Connecting People and Place: The Lost Communities of Between the Rivers

May 19, 2020

Before there was Land Between the Lakes, there was Between the Rivers. Starting this Thursday, WKMS will revisit a documentary series about the cluster of small communities nestled between the Tennessee and Cumberland Rivers prior to the creation of the national recreational area.

Originally broadcast in 1997-98, Connecting People & Place was started as a cooperative oral history project between WKMS and Land Between the Lakes. The project turned into a 13-part series with support from the Kentucky Arts Council and the Kentucky Oral History Commission. 

Constance Alexander, award-winning poet, playwright and fiction-writer, interviewed almost sixty former residents of Between the Rivers. Some residents' connections to the slim stretch of land between western Kentucky and Tennessee dated back to the Revolutionary War.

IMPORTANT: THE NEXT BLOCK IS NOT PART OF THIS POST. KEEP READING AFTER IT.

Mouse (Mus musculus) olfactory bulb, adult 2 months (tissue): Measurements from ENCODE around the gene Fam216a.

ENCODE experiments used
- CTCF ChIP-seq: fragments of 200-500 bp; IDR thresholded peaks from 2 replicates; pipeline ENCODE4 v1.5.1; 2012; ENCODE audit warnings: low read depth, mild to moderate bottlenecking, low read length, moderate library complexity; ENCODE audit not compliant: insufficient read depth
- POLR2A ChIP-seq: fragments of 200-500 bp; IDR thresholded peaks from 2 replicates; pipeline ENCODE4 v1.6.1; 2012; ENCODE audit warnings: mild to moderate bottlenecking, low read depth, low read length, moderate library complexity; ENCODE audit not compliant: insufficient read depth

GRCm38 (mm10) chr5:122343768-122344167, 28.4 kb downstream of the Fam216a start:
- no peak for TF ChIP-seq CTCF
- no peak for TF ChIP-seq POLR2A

"Over the years, hundreds of families were displaced with the construction of dams, bridges, and roads. Homes, businesses, churches, farms, and schools, were bulldozed and buried to create a National Recreational Area. Today, most vestiges of human habitation are gone, except for the 200-plus small cemeteries that dot the 170,000-acre expanse of LBL," Alexander writes

In celebration of WKMS' 50th anniversary, Connecting People & Place will be rebroadcast weekly through July, starting this Thursday, May 21st. "The first segment that airs...includes background about the geological history of Between the Rivers and information about its earliest inhabitants. More current history is covered by former residents reminiscing about growing up in small, self-sufficient communities, where people were proud, self-sufficient, and generous."

Listen to two half-hour segments of Connecting People & Place every Thursday at noon, starting this Thursday, May 21st, through July 2nd. You can listen at 91-3 FM or online

Online clips from a film project about Between the Rivers are available at